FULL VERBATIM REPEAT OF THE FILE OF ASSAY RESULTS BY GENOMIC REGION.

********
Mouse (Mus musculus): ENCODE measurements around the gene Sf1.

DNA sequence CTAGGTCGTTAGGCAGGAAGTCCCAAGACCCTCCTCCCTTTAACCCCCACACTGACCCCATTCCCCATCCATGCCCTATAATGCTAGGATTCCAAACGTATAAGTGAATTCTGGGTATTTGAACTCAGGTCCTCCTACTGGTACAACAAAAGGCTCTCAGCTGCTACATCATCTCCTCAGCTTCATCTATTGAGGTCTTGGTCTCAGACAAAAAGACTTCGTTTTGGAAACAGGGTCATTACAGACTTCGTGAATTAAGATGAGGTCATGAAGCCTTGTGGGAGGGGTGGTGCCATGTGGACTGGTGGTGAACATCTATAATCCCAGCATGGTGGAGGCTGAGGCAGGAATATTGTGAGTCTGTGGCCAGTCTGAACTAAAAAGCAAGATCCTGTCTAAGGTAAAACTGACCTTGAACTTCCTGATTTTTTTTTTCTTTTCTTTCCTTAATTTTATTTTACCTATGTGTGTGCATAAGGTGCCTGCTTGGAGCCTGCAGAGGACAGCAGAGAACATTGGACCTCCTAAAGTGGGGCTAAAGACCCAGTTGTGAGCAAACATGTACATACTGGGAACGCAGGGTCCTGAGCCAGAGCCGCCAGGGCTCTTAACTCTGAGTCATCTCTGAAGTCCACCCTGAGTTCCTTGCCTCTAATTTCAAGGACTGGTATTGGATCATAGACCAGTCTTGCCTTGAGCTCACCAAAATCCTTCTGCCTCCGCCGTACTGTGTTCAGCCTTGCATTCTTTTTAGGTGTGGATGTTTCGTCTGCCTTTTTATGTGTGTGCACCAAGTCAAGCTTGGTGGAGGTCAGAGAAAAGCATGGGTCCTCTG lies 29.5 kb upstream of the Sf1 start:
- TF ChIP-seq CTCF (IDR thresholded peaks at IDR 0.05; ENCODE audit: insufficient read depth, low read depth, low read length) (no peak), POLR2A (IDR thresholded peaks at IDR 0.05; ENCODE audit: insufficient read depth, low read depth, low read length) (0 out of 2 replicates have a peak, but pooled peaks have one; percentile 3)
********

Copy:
Mouse (Mus musculus): ENCODE measurements around the gene Sf1.

DNA sequence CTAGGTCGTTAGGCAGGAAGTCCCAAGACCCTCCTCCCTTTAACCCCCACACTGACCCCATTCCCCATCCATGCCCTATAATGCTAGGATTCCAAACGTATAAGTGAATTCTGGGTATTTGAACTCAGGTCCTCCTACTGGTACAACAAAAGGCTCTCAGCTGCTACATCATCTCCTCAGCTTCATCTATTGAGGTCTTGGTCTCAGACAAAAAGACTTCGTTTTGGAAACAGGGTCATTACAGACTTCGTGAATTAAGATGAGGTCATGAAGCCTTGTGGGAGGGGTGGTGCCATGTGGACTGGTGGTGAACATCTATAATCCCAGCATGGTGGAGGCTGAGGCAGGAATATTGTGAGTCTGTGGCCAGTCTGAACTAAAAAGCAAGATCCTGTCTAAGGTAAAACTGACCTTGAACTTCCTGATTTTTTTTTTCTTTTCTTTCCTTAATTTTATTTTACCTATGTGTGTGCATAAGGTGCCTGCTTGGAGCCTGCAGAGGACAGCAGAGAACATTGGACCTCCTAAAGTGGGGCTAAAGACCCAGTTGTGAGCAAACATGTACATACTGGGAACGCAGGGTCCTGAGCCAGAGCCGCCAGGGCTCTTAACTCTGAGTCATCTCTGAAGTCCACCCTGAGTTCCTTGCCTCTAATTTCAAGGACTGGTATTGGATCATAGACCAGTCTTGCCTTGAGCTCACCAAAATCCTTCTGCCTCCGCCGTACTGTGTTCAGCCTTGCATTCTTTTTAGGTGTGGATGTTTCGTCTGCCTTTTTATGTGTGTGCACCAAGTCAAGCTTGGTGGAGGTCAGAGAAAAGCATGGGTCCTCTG lies 29.5 kb upstream of the Sf1 start:
- TF ChIP-seq CTCF (IDR thresholded peaks at IDR 0.05; ENCODE audit: insufficient read depth, low read depth, low read length) (no peak), POLR2A (IDR thresholded peaks at IDR 0.05; ENCODE audit: insufficient read depth, low read depth, low read length) (0 out of 2 replicates have a peak, but pooled peaks have one; percentile 3)